BMOC, Chapters 3 and 4

In what is becoming a Thursday night tradition, I am posting the next two chapters, numbers three and four, of my book BMOCThe first two chapters were posted here.  The next chapters after these are here.  Before we start, here are some of the "reviews":

"Who
is this guy?  You're not allowed to portray lawyers in novels as
anything but dedicated warriors for the common good.  In the words we
teach all of our clients when they are suing for millions over
spilled coffee, "˜it is not about the money.'  We hate this book,
and if you read it, we will sue you."

"“
America's tort lawyers

"This
Meyer person obviously never read the instruction manual for writing
novels.  Journalists are supposed to be brave and honest, while
corporations are supposed to be evil and rapacious, not the other way
around.

"“
Other modern novel writers

"It's
not that bad here."

"“
The Harvard University administration

"I
was kind of proud that Warren wrote a novel, but then I read it and
saw the dirty stuff and all the bad words.  Now I am really
embarrassed."

"“
Warren's mother

"We
are shocked that anyone would imply that our legislative efforts are
aimed more at helping favored political supporters than championing
the common man."

"“
Congress

"This
is what he was doing at the office instead of driving the kids to
soccer?  Writing a novel? I thought he was doing work!"

"“
Warren's wife

"Warren
was never my student.  I swear.  Don't even think about blaming
this on me."

"“
Warren's high school English teacher

And now, chapters three and four:

chapter three

It was one
of those rare, perfect weather days in New York City "“ sunny and 70
degrees.  A few weeks from now, it would be slit-your-throat weather,
so hot and humid that the grime from the surrounding buildings would
seem to leech into your pores.  On a beautiful day like this,
everyone was in a better mood, and New Yorkers could almost creep up
the attitude scale to "human".  Now, it wasn't like they would
smile at you and wish you a good day, but it did mean that if you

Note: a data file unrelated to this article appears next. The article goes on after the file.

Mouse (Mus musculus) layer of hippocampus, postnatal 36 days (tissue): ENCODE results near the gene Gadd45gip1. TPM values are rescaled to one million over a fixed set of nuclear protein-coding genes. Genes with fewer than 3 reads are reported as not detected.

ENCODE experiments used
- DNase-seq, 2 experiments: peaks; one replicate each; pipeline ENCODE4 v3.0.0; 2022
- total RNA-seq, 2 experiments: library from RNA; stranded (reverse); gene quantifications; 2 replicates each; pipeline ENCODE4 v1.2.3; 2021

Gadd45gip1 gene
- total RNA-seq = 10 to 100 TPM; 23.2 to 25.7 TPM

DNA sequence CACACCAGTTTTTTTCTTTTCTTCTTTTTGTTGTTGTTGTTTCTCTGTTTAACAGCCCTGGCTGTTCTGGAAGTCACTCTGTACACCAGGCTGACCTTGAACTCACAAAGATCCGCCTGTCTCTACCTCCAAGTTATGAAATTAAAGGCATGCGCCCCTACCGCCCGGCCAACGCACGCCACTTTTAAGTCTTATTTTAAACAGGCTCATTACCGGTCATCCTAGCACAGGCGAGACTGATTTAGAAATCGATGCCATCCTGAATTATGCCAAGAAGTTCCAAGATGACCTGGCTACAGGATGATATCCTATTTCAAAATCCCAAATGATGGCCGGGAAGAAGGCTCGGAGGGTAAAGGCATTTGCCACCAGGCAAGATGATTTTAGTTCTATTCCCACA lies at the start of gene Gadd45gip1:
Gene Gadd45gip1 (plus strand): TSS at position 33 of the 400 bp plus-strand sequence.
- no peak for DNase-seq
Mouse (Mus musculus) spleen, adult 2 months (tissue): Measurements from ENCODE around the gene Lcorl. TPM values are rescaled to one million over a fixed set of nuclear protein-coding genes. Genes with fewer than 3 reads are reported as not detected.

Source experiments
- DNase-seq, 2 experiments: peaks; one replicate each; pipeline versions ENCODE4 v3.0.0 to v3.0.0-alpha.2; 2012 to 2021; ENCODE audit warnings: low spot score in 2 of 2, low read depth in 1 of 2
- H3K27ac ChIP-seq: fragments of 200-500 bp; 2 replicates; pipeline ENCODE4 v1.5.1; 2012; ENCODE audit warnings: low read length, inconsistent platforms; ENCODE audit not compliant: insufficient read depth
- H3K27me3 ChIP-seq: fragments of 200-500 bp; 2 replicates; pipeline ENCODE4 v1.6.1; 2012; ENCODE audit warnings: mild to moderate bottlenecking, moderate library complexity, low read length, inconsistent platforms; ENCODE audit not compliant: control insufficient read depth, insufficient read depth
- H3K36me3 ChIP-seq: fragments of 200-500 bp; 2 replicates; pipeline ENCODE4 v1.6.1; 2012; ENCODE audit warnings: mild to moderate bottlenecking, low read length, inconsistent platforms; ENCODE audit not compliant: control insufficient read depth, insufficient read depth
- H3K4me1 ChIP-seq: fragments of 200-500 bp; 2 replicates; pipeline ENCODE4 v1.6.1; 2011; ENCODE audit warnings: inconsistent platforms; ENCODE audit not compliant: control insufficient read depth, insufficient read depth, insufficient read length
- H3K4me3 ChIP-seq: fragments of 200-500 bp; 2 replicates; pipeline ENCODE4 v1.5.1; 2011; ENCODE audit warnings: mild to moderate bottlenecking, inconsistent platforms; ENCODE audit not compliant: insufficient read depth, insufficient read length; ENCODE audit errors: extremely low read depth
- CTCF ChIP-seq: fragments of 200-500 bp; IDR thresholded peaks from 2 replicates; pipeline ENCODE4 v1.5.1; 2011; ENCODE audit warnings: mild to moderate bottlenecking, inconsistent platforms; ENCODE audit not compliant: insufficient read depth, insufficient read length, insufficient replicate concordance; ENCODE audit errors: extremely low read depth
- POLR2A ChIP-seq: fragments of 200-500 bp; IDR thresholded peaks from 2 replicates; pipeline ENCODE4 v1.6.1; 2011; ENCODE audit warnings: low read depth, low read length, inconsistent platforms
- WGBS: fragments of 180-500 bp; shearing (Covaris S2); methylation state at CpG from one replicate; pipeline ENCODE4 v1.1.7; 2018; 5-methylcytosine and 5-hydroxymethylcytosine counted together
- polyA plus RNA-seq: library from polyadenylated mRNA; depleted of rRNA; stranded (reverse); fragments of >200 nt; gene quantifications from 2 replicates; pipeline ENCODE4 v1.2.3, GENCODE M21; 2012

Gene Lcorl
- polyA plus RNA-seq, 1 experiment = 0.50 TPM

keeled over unconscious in the middle of the sidewalk, someone might
check on you rather than just stepping over your body on their way to
lunch.

    Gladstone
reflected that given so perfect a day, only a meeting with Ted the
twit could ruin his good humor, and of course, that was where he was
headed now, walking up Fifth Avenue towards the InterMedia building.
As he approached the lobby, he reflected for the hundredth time just
how awful that building was.  Rumor had it that Ted's first wife
had taken a personal hand in the building's decoration, and
Gladstone knew that to be true.  The lobby, and in fact all the
public areas of the building, were built in true 1980's style, with
every knob and fixture that would sit still covered in gold plating.
It reminded Gladstone of a bad Atlantic City casino, reproducing the
polyester-clad tourist's vision of opulence.  If you surveyed the
residents of any number of Appalachian trailer parks, this lobby
would represent their consensus ideal of luxury. 

    The whole
effect was made worse when Ted saw the cost estimate for all the gold
plating, and, needing to cut costs but unwilling to deny his wife
anything at the time (especially given the then-recent unfortunate
misunderstanding he and his wife had over the frequent visits of
Sonya, his VP of sales for the Swedish market), Ted had the builders
put the gold plating on with the absolute minimum thickness.  It was
probably, Gladstone reflected, quite a technological achievement to
limit the plating to what appeared to be just a few molecules
thickness.  Unfortunately, twenty years later, much of this thin gold
plating had rubbed off, giving the building a leprous look.

    Gladstone
sailed past the main elevator banks, heading for a special elevator
in the rear, guarded by a single security guard at a small desk.